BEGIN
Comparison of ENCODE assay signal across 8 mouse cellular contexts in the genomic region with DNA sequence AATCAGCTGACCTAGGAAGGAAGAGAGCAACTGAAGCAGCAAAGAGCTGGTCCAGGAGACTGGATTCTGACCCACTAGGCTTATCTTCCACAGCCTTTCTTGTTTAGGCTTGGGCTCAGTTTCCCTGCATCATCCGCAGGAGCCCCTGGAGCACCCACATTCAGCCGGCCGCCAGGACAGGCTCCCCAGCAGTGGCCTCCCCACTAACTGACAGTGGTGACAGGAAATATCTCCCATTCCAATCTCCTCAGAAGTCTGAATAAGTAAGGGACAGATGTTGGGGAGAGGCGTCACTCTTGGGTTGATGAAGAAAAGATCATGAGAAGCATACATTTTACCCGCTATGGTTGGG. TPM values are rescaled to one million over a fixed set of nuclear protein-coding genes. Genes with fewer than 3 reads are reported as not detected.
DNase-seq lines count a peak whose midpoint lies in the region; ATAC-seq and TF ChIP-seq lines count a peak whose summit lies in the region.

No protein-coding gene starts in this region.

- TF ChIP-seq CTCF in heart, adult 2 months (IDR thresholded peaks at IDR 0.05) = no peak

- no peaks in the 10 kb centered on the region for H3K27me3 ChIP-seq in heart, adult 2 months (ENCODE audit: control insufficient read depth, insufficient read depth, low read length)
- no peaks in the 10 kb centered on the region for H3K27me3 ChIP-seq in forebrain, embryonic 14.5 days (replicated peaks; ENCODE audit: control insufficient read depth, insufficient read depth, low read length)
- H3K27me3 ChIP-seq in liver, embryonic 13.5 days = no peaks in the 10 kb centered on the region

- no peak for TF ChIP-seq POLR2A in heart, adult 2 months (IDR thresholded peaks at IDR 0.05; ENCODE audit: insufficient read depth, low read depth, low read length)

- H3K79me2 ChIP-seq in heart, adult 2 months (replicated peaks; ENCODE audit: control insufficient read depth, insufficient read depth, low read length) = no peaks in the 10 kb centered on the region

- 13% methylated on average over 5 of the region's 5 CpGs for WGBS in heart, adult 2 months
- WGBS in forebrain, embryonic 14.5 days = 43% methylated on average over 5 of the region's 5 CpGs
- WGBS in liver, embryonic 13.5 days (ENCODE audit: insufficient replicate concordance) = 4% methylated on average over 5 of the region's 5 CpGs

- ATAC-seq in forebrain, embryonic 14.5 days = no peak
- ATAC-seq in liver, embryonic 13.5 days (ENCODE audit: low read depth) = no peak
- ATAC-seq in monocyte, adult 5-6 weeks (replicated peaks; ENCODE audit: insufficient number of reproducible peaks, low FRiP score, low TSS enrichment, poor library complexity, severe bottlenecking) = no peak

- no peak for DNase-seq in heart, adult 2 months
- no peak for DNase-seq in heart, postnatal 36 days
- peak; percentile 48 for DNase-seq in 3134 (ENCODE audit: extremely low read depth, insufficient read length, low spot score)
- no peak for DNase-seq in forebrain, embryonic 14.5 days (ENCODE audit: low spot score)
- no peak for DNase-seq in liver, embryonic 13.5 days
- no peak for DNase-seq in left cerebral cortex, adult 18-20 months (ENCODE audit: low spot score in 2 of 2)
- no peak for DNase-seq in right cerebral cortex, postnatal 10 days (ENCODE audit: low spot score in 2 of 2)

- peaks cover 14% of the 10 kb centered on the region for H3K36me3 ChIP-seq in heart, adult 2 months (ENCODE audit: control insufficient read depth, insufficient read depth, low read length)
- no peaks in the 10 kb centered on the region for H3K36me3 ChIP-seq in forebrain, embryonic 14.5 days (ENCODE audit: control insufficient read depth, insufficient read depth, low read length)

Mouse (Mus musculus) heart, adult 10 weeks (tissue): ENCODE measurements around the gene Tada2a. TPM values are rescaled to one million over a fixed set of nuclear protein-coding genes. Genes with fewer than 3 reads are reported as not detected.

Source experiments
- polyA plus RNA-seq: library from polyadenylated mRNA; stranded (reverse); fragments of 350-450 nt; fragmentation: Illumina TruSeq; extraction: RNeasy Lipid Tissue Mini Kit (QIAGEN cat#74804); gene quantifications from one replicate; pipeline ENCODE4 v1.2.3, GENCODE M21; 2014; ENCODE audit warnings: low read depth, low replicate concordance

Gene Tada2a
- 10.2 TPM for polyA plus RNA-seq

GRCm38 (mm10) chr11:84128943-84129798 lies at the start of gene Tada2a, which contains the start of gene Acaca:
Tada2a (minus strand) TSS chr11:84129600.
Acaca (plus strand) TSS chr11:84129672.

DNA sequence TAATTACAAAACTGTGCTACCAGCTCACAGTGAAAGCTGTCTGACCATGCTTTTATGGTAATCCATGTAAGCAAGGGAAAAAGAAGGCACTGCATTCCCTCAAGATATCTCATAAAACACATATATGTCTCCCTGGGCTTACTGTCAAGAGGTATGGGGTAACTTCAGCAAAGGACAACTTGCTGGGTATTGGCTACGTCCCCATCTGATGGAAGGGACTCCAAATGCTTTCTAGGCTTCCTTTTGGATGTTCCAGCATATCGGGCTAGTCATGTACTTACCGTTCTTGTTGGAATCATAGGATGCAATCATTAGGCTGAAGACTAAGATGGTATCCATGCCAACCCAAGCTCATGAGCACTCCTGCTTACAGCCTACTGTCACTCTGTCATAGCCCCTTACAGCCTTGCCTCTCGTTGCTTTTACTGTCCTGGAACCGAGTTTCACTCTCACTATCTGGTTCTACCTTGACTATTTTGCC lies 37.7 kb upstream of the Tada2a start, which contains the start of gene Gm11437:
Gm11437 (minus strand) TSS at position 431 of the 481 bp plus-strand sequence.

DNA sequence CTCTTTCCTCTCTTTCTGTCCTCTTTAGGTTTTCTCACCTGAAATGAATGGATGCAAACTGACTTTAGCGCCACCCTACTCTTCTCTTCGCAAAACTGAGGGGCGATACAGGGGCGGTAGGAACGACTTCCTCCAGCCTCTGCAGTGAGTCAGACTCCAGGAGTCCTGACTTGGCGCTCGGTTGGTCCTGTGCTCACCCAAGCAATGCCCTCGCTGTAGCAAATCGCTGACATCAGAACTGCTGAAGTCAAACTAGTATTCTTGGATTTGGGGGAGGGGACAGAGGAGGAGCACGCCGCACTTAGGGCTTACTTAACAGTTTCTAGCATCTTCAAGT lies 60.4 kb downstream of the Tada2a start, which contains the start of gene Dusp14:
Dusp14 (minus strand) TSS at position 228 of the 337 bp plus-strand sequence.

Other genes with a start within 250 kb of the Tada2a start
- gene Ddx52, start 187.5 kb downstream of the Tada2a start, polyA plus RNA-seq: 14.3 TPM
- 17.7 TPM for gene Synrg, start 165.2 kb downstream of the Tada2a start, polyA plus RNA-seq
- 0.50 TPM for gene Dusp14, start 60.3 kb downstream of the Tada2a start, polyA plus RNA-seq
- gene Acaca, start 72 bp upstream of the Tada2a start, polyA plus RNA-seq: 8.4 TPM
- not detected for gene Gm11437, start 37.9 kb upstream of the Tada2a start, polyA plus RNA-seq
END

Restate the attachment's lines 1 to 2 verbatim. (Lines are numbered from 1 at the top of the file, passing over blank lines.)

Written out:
Comparison of ENCODE assay signal across 8 mouse cellular contexts in the genomic region with DNA sequence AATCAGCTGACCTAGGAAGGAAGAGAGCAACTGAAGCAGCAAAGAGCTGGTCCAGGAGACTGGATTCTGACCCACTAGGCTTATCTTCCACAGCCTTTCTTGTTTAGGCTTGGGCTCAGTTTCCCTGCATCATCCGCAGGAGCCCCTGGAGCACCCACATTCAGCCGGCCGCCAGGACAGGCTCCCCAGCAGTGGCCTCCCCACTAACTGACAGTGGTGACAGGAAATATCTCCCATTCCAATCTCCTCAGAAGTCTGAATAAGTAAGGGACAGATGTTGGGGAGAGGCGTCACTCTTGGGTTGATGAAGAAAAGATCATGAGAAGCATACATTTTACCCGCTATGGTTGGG. TPM values are rescaled to one million over a fixed set of nuclear protein-coding genes. Genes with fewer than 3 reads are reported as not detected.
DNase-seq lines count a peak whose midpoint lies in the region; ATAC-seq and TF ChIP-seq lines count a peak whose summit lies in the region.